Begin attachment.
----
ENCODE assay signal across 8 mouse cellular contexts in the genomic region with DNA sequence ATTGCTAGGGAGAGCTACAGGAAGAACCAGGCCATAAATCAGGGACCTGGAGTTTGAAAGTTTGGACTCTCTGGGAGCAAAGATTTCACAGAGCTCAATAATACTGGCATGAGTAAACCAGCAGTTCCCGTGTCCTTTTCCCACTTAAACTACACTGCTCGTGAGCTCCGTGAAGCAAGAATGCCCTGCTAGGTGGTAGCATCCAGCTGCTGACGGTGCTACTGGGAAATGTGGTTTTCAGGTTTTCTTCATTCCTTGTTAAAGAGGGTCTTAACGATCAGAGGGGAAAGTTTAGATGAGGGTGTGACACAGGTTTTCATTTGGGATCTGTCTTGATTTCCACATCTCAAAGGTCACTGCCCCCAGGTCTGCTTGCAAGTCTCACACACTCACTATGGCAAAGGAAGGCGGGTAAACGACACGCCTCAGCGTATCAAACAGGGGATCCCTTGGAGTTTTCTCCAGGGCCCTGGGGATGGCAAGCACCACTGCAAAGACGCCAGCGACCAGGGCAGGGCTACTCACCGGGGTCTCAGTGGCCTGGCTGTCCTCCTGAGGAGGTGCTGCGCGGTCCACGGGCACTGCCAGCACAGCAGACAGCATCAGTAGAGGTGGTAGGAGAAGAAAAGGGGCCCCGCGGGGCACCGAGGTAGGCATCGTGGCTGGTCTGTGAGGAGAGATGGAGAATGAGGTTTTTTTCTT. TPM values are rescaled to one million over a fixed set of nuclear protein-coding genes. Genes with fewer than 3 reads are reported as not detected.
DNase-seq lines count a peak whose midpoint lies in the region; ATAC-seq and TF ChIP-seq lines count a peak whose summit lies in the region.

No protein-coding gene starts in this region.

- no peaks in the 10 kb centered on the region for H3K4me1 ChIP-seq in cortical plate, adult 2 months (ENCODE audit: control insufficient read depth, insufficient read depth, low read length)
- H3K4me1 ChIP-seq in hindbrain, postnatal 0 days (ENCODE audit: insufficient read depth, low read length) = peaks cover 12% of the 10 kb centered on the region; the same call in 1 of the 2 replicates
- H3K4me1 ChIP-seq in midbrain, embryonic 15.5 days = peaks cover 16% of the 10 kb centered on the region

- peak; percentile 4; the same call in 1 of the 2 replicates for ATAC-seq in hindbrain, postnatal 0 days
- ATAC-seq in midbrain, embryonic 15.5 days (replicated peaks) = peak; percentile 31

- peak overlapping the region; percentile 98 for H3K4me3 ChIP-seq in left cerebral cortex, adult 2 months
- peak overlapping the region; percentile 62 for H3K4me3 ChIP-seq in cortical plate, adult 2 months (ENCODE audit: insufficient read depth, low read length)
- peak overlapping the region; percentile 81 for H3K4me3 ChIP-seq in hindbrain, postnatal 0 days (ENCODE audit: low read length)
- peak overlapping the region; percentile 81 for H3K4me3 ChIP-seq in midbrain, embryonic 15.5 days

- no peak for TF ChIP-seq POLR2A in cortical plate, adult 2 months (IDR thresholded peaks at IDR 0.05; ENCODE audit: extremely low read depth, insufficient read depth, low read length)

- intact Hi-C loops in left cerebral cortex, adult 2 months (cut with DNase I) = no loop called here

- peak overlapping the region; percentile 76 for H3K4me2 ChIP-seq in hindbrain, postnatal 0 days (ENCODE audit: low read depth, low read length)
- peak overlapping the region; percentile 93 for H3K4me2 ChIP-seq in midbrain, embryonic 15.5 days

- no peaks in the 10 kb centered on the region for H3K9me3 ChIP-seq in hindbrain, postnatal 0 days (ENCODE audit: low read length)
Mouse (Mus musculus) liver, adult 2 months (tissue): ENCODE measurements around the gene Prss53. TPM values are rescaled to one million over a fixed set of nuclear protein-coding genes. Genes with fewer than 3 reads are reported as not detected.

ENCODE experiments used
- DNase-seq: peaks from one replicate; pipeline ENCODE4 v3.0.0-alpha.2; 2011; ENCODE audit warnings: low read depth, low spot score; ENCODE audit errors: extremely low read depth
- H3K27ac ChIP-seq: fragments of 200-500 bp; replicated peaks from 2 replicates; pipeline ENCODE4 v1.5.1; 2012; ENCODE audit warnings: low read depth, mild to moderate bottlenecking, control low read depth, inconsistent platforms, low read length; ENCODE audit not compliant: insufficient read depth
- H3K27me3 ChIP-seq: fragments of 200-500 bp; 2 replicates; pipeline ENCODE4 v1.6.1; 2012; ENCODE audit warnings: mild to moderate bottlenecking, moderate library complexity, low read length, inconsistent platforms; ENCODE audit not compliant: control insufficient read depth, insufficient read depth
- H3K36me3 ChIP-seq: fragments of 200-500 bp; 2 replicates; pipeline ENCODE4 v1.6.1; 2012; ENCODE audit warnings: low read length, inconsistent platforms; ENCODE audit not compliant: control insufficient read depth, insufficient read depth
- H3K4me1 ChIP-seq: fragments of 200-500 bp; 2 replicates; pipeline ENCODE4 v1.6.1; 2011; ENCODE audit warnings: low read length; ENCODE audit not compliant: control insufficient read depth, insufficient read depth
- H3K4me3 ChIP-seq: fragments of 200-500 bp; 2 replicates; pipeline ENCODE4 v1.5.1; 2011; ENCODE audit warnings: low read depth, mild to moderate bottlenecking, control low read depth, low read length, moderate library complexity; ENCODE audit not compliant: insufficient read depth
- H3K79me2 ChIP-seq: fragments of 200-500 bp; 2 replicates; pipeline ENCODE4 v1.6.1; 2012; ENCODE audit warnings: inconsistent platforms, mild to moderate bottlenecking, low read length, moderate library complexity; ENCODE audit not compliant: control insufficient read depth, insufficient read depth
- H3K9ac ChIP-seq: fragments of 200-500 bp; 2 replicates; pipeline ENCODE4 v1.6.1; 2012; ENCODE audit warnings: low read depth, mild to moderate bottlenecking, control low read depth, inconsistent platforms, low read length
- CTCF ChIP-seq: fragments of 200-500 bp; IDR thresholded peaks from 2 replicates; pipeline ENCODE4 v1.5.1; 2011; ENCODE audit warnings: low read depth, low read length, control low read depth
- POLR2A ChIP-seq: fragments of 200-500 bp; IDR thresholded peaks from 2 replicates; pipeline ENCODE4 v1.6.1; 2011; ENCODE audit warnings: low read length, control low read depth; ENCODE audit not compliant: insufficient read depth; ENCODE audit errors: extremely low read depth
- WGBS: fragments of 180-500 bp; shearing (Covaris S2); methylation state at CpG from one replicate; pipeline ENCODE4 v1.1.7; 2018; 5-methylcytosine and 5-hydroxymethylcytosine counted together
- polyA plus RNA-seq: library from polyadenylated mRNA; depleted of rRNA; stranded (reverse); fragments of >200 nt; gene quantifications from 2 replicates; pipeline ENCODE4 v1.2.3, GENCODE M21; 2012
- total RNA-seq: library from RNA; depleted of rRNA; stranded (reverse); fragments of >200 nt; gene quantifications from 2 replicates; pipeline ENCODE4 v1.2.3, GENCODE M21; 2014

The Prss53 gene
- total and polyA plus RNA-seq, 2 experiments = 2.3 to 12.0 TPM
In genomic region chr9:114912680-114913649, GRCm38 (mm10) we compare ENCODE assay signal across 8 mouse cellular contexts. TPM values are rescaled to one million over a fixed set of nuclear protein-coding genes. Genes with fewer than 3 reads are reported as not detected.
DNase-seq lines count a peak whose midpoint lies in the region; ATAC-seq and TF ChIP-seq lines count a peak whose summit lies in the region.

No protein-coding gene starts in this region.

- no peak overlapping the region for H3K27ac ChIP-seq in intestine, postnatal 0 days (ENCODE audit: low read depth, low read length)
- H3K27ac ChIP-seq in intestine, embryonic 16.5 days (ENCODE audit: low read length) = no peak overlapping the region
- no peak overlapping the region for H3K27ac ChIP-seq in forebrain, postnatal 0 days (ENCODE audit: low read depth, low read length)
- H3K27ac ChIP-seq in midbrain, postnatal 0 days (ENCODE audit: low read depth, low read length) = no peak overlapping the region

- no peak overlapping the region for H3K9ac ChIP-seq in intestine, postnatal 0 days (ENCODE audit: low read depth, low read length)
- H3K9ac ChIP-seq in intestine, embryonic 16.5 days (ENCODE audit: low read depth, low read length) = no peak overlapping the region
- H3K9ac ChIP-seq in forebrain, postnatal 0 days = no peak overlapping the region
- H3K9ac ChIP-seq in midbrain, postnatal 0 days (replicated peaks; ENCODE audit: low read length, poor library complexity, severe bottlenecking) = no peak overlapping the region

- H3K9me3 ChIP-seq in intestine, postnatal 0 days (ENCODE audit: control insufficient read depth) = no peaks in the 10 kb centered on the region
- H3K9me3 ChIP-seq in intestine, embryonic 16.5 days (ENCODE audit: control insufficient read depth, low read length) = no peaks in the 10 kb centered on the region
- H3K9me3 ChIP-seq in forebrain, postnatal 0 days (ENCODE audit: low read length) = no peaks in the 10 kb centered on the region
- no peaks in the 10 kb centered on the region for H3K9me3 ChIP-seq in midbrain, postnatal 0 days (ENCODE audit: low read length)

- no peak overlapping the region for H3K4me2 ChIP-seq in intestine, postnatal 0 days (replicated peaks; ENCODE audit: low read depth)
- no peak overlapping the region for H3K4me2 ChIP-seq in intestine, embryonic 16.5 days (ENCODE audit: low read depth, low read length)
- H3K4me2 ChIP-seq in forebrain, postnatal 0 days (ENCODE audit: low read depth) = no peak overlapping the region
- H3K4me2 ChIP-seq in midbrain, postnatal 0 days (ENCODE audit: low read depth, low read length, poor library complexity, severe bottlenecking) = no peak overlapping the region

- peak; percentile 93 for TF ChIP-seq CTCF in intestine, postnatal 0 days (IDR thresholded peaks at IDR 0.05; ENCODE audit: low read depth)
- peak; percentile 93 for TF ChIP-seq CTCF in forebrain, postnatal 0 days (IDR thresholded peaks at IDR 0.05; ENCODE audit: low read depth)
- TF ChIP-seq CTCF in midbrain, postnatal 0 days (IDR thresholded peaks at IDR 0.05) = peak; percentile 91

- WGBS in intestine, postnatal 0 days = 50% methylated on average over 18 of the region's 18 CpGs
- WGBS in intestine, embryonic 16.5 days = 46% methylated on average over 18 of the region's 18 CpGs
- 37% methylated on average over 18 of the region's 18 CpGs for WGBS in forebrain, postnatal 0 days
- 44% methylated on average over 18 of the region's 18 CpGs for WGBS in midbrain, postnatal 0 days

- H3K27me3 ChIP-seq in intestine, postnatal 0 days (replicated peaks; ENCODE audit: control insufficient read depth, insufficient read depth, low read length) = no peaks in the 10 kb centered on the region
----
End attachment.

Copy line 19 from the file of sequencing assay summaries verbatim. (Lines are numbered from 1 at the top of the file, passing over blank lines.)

ENCODE experiments used